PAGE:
What my cat taught me about graduating

I had been studying since January this year to prepare for my exams in April, that got postponed to July and then last week, I got news that they were cancelled. Initially I was shocked, then I was happy that I didn’t have to spend the rest of my lockdown studying. I was frolicking around that I had graduated by default. I decided to take some rest and probably do everything I ever wanted to do.

But to my dismay, I found that I was absolute rubbish in spending my leisure time without a plan. I didn’t have the patience to sit and binge watch (Mad respect to those who can.) Neither did I want to write, read or even draw. Added to this lack of aim was my anxiety towards competitive exams that may or may not be held. To combat this situation my first instinct was to chalk out a plan to start my preparation for exams while trying to strike a balance with creativity. I even made one I was happy with, however, another obstacle faced me and this was one of my own making.

I always thought preparing for competitive was a herculean task because of the level of difficulty of questions but I found that the exams were hard to crack as many students like myself were unable to find the motivation to study. While I enjoy learning law, learning without a reward in near future is very hard for me and I believe I have asked myself “why am I doing this?” more times in the last week than I have done in the entire five years of my law school.

Thus, the lack of discipline to study and motivation haunted me every second of the last week until I had an epiphany while playing with my beautiful cat – Chitraangada (lovingly called as Chitraa)

Chitraa taking over my desk as I am not studying

Three years ago, Chitraa was born in our house along with two other kittens, unfortunately, she was the runt of the litter and was abandoned by her mother when she could not even drink milk properly and wobbled while she walked. I remember her crying in hunger and searching for her mother. We gave her food and took her in. We were as afraid of her as she was of us, it was a new experience for everyone. We now had the duty of teaching her the proper etiquettes of a cat.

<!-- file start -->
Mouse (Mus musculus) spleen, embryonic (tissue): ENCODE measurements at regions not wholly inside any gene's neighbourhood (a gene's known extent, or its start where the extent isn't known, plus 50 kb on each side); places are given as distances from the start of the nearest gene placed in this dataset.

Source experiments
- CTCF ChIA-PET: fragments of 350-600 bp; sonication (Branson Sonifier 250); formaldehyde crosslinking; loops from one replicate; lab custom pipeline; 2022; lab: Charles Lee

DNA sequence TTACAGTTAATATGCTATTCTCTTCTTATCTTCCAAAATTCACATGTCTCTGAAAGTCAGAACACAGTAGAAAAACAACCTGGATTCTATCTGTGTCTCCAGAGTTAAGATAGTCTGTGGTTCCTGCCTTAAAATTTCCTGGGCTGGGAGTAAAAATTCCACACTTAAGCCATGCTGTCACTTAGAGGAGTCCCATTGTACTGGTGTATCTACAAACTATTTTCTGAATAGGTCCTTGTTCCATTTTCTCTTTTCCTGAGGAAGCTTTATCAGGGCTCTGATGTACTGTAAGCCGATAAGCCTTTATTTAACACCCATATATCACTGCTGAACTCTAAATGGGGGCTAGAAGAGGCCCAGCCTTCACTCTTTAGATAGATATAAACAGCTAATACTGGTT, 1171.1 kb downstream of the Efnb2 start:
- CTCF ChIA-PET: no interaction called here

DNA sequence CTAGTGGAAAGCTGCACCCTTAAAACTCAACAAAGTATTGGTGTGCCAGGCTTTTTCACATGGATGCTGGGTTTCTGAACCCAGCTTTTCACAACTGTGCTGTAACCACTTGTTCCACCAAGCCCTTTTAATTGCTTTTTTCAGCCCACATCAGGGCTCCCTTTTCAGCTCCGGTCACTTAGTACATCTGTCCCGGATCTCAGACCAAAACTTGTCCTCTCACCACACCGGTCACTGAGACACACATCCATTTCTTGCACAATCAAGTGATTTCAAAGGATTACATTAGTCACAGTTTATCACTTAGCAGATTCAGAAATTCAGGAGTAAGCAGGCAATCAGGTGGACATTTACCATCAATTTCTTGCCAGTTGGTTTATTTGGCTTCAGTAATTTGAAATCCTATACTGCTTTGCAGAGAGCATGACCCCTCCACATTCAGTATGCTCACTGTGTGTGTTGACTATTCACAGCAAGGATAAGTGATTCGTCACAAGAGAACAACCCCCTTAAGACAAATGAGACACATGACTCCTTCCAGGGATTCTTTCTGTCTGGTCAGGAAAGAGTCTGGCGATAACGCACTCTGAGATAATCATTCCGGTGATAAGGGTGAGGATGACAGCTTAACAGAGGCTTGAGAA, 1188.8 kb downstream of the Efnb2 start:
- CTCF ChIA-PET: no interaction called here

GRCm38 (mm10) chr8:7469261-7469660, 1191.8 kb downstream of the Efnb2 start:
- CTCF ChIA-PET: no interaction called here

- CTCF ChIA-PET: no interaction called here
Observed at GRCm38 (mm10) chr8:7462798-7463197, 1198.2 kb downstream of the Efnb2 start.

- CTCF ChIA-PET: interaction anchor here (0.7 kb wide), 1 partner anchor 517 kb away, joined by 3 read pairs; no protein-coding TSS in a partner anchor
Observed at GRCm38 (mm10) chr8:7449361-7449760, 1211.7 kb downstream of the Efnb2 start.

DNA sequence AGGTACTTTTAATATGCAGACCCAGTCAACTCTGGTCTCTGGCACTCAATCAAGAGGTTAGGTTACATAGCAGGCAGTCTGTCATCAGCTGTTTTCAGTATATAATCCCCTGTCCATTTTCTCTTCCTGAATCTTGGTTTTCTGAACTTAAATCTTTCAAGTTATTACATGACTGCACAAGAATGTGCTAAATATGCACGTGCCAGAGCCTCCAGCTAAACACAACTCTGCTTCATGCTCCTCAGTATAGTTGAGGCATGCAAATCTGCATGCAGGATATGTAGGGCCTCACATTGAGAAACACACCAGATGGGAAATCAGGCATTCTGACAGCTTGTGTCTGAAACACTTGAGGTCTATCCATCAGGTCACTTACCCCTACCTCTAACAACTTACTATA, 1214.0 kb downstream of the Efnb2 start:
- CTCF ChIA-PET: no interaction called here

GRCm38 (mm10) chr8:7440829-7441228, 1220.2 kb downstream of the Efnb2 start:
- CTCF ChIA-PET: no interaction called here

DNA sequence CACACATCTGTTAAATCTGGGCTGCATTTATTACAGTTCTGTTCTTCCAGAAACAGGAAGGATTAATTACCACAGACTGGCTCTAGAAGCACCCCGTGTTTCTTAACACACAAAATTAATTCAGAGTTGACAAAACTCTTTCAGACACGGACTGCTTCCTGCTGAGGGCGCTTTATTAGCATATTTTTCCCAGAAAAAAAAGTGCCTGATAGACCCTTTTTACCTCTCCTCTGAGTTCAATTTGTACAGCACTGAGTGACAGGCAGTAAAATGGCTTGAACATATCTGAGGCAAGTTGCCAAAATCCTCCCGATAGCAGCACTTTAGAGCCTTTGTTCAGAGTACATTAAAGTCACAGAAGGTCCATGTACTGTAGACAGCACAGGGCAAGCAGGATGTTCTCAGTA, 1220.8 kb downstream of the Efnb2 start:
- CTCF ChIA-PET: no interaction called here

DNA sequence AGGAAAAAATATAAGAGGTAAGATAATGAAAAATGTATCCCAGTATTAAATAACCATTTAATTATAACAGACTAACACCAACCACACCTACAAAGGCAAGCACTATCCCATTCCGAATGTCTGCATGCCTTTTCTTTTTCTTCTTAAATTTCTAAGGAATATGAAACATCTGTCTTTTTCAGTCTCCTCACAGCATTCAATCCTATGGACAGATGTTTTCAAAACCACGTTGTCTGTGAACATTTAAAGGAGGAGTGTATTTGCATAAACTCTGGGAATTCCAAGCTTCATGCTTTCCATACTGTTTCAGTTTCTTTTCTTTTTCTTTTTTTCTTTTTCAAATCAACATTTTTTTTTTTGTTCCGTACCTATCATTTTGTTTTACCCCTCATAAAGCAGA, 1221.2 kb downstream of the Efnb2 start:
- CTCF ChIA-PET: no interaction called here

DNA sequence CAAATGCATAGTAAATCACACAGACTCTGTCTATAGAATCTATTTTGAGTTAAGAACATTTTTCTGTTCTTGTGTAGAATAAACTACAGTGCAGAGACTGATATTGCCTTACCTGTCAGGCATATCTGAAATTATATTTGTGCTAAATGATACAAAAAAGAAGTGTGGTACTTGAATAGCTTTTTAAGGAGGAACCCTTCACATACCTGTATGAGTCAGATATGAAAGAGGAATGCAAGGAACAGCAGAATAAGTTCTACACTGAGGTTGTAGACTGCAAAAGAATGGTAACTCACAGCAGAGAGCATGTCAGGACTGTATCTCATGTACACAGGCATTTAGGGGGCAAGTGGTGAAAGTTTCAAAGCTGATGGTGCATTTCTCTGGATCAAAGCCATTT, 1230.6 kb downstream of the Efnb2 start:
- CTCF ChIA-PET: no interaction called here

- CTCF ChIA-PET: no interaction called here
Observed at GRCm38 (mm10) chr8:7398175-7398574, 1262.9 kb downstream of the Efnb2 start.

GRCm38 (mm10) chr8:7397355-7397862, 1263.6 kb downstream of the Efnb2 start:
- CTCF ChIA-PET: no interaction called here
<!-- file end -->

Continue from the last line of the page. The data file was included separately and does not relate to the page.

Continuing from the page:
We started with potty training and to our surprise she learnt it in the span of two hours (her children took three months. Oh god, the frustration.) Since she was a stray cat, she went out a lot and thereby got stuck in trees and roofs a lot, almost 5-6 times every day. It took her longer since she had to figure out the routes herself, but when she did she hardly ever got stuck.

Similarly, being a predator we expected her to bring home dead animals but the first time she bought a dead lizard, we were so horrified that we had to explain to her that she need not kill to give us presents, she interpreted this as bringing animals alive. So, whenever she wanted something, she would catch the prettiest and biggest jewel bug and submit it at my mother’s feet (my mother screamed, no surprise). We let this continue until one day she bought in a bat and let it free in the house. She received thorough reprimanding that day and rarely if ever brings in animals and at least never dead ones.

While the above anecdote may make her look like a fearless predator, the truth is she didn’t know how to hunt and it was only through daily practice (with me bearing the brunt of her claws and teeth) that she was able to gain absolute control over her body.

Even on the day I had the epiphany, she was still practicing with me despite being so proficient. And it struck to me that all the skills she had learnt over the past few years – she was consistently and without fail upgrading them on a daily basis because it were essential for her survival. She knows how important it is for her skills to be top-notch. And for the same reasons I need to study and prepare for my future.

Thus, Chitraa helped me find my lost motivation.

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